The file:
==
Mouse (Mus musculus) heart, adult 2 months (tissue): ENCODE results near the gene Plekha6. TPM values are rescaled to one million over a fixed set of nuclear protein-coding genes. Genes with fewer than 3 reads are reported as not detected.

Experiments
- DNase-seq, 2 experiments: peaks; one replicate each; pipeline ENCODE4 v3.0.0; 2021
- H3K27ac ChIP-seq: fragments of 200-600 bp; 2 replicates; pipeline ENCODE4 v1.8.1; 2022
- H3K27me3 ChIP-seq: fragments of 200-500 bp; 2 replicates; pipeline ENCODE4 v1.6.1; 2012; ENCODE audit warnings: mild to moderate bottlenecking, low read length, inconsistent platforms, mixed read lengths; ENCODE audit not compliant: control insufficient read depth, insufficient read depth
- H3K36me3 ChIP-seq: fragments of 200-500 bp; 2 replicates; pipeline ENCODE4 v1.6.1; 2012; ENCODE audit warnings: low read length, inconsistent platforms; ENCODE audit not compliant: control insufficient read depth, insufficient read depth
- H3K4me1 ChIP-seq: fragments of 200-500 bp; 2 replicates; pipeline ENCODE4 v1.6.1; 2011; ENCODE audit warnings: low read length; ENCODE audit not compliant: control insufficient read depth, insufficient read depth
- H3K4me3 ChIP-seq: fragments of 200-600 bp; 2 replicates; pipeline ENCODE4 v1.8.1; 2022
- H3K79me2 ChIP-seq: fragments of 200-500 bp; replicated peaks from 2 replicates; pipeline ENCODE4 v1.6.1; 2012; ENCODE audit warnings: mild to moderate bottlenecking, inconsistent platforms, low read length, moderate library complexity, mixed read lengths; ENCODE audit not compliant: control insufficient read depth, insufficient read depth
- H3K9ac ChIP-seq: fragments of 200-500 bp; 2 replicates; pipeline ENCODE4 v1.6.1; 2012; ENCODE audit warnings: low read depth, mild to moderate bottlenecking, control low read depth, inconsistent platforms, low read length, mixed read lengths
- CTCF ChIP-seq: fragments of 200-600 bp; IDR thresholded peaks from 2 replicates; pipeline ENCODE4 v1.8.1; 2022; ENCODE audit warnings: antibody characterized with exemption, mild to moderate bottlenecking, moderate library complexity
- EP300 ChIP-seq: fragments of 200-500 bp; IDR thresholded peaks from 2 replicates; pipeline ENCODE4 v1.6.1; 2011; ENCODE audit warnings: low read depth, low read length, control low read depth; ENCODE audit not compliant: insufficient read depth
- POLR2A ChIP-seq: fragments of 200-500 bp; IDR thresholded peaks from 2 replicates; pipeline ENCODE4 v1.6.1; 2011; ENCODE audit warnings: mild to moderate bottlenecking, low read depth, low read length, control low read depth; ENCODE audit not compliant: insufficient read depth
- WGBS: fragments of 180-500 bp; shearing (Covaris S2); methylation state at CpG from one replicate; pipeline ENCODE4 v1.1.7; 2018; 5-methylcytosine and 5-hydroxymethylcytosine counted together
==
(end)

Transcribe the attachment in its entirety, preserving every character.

Mouse (Mus musculus) heart, adult 2 months (tissue): ENCODE results near the gene Plekha6. TPM values are rescaled to one million over a fixed set of nuclear protein-coding genes. Genes with fewer than 3 reads are reported as not detected.

Experiments
- DNase-seq, 2 experiments: peaks; one replicate each; pipeline ENCODE4 v3.0.0; 2021
- H3K27ac ChIP-seq: fragments of 200-600 bp; 2 replicates; pipeline ENCODE4 v1.8.1; 2022
- H3K27me3 ChIP-seq: fragments of 200-500 bp; 2 replicates; pipeline ENCODE4 v1.6.1; 2012; ENCODE audit warnings: mild to moderate bottlenecking, low read length, inconsistent platforms, mixed read lengths; ENCODE audit not compliant: control insufficient read depth, insufficient read depth
- H3K36me3 ChIP-seq: fragments of 200-500 bp; 2 replicates; pipeline ENCODE4 v1.6.1; 2012; ENCODE audit warnings: low read length, inconsistent platforms; ENCODE audit not compliant: control insufficient read depth, insufficient read depth
- H3K4me1 ChIP-seq: fragments of 200-500 bp; 2 replicates; pipeline ENCODE4 v1.6.1; 2011; ENCODE audit warnings: low read length; ENCODE audit not compliant: control insufficient read depth, insufficient read depth
- H3K4me3 ChIP-seq: fragments of 200-600 bp; 2 replicates; pipeline ENCODE4 v1.8.1; 2022
- H3K79me2 ChIP-seq: fragments of 200-500 bp; replicated peaks from 2 replicates; pipeline ENCODE4 v1.6.1; 2012; ENCODE audit warnings: mild to moderate bottlenecking, inconsistent platforms, low read length, moderate library complexity, mixed read lengths; ENCODE audit not compliant: control insufficient read depth, insufficient read depth
- H3K9ac ChIP-seq: fragments of 200-500 bp; 2 replicates; pipeline ENCODE4 v1.6.1; 2012; ENCODE audit warnings: low read depth, mild to moderate bottlenecking, control low read depth, inconsistent platforms, low read length, mixed read lengths
- CTCF ChIP-seq: fragments of 200-600 bp; IDR thresholded peaks from 2 replicates; pipeline ENCODE4 v1.8.1; 2022; ENCODE audit warnings: antibody characterized with exemption, mild to moderate bottlenecking, moderate library complexity
- EP300 ChIP-seq: fragments of 200-500 bp; IDR thresholded peaks from 2 replicates; pipeline ENCODE4 v1.6.1; 2011; ENCODE audit warnings: low read depth, low read length, control low read depth; ENCODE audit not compliant: insufficient read depth
- POLR2A ChIP-seq: fragments of 200-500 bp; IDR thresholded peaks from 2 replicates; pipeline ENCODE4 v1.6.1; 2011; ENCODE audit warnings: mild to moderate bottlenecking, low read depth, low read length, control low read depth; ENCODE audit not compliant: insufficient read depth
- WGBS: fragments of 180-500 bp; shearing (Covaris S2); methylation state at CpG from one replicate; pipeline ENCODE4 v1.1.7; 2018; 5-methylcytosine and 5-hydroxymethylcytosine counted together